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Duets

The Revellers enter. . .

YCS014

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    Lively rhythmic piece in 7/8 and 12/8. Good fun to play. M

    1. The Revellers enter. . .

    Composer First Name Matilda
    Composer Surname Pamment
    Grade Difficult
    Instrumentation 2 x Treble Recorders + Drum

    YCS014 Matilda Pamment The Revellers Enter... for two treble recorders and drum

    The Revellers enter... in 7/8 time and a lively entrance it is too !

    This piece, for two treble recorders and drum, is published in the Orpheus Music, Young Composers Series. It is composed by Matilda Pamment, a young Australian recorder player who is studying with Zana Clarke and who plays with the young recorder group Batalla Famossa.

    The piece opens with an insistent rhythm of 12,12,123 moving to a second section in which the 1st treble plays a 123,12,12 rhythm against the original rhythm. The drum enters at bar 32, and although its part is written throughout, there is freedom to elaborate on the percussion part at the performer's discretion. The central sections are slower and rhythmically more steady before returning to the original 7/8 for the closing section.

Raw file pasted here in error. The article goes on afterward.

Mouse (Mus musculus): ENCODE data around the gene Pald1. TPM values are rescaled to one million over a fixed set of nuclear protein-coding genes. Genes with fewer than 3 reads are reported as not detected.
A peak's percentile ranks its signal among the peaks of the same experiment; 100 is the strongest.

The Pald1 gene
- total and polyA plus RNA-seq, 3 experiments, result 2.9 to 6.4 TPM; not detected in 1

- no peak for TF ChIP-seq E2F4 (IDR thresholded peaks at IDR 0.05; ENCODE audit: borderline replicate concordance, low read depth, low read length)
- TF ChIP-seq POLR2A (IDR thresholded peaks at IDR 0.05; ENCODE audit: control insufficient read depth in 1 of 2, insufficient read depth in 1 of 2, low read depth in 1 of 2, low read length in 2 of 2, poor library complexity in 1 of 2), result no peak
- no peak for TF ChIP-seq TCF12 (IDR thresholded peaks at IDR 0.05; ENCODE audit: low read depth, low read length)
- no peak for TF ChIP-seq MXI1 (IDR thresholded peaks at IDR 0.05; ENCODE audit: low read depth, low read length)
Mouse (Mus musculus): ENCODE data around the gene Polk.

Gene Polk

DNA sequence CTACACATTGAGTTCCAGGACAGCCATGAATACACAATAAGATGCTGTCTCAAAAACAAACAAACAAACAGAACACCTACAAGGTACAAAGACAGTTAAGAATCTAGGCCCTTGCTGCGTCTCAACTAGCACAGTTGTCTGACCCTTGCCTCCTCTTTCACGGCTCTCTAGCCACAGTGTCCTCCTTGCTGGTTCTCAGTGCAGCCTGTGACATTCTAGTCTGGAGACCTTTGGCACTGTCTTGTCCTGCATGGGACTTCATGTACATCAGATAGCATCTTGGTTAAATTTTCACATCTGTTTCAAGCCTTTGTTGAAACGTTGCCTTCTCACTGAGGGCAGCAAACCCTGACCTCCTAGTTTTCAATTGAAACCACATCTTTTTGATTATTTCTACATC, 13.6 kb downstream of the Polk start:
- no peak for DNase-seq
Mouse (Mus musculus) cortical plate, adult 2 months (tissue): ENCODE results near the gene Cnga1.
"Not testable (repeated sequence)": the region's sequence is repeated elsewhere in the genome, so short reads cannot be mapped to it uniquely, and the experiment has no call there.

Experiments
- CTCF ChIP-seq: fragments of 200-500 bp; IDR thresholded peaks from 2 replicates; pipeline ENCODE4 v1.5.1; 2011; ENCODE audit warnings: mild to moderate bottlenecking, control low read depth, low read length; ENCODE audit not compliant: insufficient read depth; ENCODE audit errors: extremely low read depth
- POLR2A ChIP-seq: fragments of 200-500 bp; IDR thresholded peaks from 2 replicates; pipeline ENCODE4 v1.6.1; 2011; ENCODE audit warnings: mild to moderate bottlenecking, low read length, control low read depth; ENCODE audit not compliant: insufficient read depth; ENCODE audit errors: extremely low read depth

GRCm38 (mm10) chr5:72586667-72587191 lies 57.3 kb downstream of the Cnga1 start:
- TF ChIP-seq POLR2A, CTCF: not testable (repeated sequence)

The piece has a Renaissance feel but is written in a modern idiom and possibly was inspired by Matilda's involvement in the National Shakespeare Festival. It certainly would be a lively interlude for a Shakespeare play.

    Janice Ormerod The Recorder Magazine, Summer 2004

    YCS014 Matilda Pamment The Revellers Enter... for two treble recorders and drum

    Orpheus Music publishes contemporary Australian and world music for recorder. The Young Composer Series features works of emerging composers, many of whom have received grants to support their writing. Matilda Pamment is a student in Armidale NSW, where she studies recorder with Zana Clarke and plays in the group Batalla Famossa.

    If the title "The Revellers enter..." suggests a processional, it must be reserved for the fleet-footed as it begins in a brisk 7/8 time! It opens with a section for two alto recorders that is consistently 2+2+3. When the second section begins, the second alto continues with the same subdivision of 7/8 while the first alto switches to 3+2+2. A contrasting slower section in 12/8 features the addition if a drum part that is notated - but with with a suggestion to 'elaborate' on the written part. 

    A gradual return to the opening tempo guarantees a challenging time for all three. because of the rhythmic complexity of this piece, I think that every player would want to read the score even though the parts are furnished for the two recorders. 

    Leslie Timmons, American Recorder, XX-XX. 

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